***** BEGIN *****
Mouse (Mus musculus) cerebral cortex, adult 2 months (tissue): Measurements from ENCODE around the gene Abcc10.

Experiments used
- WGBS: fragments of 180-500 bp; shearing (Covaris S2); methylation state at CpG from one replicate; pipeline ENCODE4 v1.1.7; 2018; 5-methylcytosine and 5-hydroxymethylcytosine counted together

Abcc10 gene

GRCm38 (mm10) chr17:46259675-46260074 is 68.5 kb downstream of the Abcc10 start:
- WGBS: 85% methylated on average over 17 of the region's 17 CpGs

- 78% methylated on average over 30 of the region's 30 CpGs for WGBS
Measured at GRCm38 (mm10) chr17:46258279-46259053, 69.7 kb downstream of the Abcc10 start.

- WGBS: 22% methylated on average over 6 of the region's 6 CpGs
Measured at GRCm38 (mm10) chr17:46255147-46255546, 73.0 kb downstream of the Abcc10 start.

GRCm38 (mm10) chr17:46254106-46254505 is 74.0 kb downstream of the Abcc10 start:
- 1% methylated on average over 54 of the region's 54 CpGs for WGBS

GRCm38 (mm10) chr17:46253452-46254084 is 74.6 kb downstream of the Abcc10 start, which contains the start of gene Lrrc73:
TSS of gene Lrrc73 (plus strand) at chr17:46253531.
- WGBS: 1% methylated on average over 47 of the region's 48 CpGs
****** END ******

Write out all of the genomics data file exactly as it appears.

Mouse (Mus musculus) cerebral cortex, adult 2 months (tissue): Measurements from ENCODE around the gene Abcc10.

Experiments used
- WGBS: fragments of 180-500 bp; shearing (Covaris S2); methylation state at CpG from one replicate; pipeline ENCODE4 v1.1.7; 2018; 5-methylcytosine and 5-hydroxymethylcytosine counted together

Abcc10 gene

GRCm38 (mm10) chr17:46259675-46260074 is 68.5 kb downstream of the Abcc10 start:
- WGBS: 85% methylated on average over 17 of the region's 17 CpGs

- 78% methylated on average over 30 of the region's 30 CpGs for WGBS
Measured at GRCm38 (mm10) chr17:46258279-46259053, 69.7 kb downstream of the Abcc10 start.

- WGBS: 22% methylated on average over 6 of the region's 6 CpGs
Measured at GRCm38 (mm10) chr17:46255147-46255546, 73.0 kb downstream of the Abcc10 start.

GRCm38 (mm10) chr17:46254106-46254505 is 74.0 kb downstream of the Abcc10 start:
- 1% methylated on average over 54 of the region's 54 CpGs for WGBS

GRCm38 (mm10) chr17:46253452-46254084 is 74.6 kb downstream of the Abcc10 start, which contains the start of gene Lrrc73:
TSS of gene Lrrc73 (plus strand) at chr17:46253531.
- WGBS: 1% methylated on average over 47 of the region's 48 CpGs